Before noon we were on board the ship, greeting our friends from Bristol, who welcomed us warmly, and to me it was a most joyful time.
We were called upon to answer a multitude of questions regarding those who had come over in the John and Sarah, and I could see full well that many of the people were sadly disappointed because of our not having already decided upon the place where the city was to be built, although they knew that Thomas Holme, who was to make a survey of the country, had not left England when our fleet set sail.
However, we had much of cheering news to impart, chiefly regarding the plentiful supply of food, and the fact that we were very comfortably housed, even though living in caves.
We spent the night on board the Factor, and next morning twenty of the men who had come over in her insisted on going back with us to the settlement, even though we tried to let them understand how great would be the fatigue of making one's way through the snow without the Indian shoes to prevent them from sinking knee-deep amid the fleecy, frosty particles.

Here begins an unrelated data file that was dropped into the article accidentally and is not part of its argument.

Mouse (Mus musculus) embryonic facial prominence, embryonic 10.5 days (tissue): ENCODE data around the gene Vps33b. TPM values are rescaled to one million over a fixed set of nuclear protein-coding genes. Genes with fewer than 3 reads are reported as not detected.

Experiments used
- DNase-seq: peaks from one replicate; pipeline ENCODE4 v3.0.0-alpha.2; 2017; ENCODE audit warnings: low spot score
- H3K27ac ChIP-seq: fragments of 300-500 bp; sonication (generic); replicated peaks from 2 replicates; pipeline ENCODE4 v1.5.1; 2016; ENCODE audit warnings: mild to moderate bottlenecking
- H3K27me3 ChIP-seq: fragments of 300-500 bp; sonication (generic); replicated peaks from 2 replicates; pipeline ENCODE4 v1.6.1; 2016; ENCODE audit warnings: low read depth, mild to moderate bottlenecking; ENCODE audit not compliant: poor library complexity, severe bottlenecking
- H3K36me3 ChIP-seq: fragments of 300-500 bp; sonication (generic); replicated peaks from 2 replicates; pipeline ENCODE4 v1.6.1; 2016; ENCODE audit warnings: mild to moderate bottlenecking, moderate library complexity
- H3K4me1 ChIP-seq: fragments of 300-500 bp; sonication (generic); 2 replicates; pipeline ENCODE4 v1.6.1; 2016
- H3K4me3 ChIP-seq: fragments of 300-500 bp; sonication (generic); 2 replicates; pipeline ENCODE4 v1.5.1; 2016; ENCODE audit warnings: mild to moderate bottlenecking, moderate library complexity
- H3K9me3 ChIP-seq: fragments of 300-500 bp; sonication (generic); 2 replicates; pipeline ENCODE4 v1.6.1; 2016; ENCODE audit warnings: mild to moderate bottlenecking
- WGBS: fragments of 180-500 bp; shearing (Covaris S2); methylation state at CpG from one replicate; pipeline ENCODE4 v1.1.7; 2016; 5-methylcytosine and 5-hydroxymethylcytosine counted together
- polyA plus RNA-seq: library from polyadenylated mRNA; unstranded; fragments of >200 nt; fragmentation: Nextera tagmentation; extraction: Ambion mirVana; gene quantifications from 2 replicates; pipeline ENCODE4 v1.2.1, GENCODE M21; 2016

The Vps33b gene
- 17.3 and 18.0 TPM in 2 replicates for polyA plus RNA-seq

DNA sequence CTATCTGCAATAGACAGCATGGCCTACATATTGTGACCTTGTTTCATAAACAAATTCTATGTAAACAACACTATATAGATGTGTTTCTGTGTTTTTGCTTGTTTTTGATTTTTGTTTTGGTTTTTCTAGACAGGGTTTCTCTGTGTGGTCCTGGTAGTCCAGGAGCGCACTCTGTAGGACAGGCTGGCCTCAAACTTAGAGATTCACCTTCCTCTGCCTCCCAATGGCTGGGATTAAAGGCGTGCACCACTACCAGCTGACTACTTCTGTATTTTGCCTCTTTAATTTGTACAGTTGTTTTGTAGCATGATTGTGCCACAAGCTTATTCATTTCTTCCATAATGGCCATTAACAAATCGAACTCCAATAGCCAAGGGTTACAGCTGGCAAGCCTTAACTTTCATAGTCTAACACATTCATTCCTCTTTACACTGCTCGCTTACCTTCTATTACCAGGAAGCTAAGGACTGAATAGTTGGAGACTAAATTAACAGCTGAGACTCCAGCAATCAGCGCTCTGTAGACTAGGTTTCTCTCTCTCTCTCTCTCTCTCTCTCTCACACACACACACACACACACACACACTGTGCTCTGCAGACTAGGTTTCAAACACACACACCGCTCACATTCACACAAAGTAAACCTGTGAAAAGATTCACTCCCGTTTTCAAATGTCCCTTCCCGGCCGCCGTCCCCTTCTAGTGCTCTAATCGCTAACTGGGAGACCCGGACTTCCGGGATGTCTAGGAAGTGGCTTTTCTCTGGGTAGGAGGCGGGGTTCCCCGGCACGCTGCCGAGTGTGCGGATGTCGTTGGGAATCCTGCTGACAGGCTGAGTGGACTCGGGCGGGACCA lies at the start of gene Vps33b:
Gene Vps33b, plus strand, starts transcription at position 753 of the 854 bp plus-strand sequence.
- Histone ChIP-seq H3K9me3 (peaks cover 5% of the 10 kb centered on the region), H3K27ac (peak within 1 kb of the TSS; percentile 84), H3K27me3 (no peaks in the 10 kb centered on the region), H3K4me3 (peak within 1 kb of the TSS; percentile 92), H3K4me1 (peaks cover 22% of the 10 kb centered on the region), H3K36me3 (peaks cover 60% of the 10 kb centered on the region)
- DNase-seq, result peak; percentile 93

All our party made the journey in safety, however, and on that night we who had the largest caves were called upon to take in as lodgers these visitors from the Factor, until, speaking for my own home, we hardly had room in which to turn around.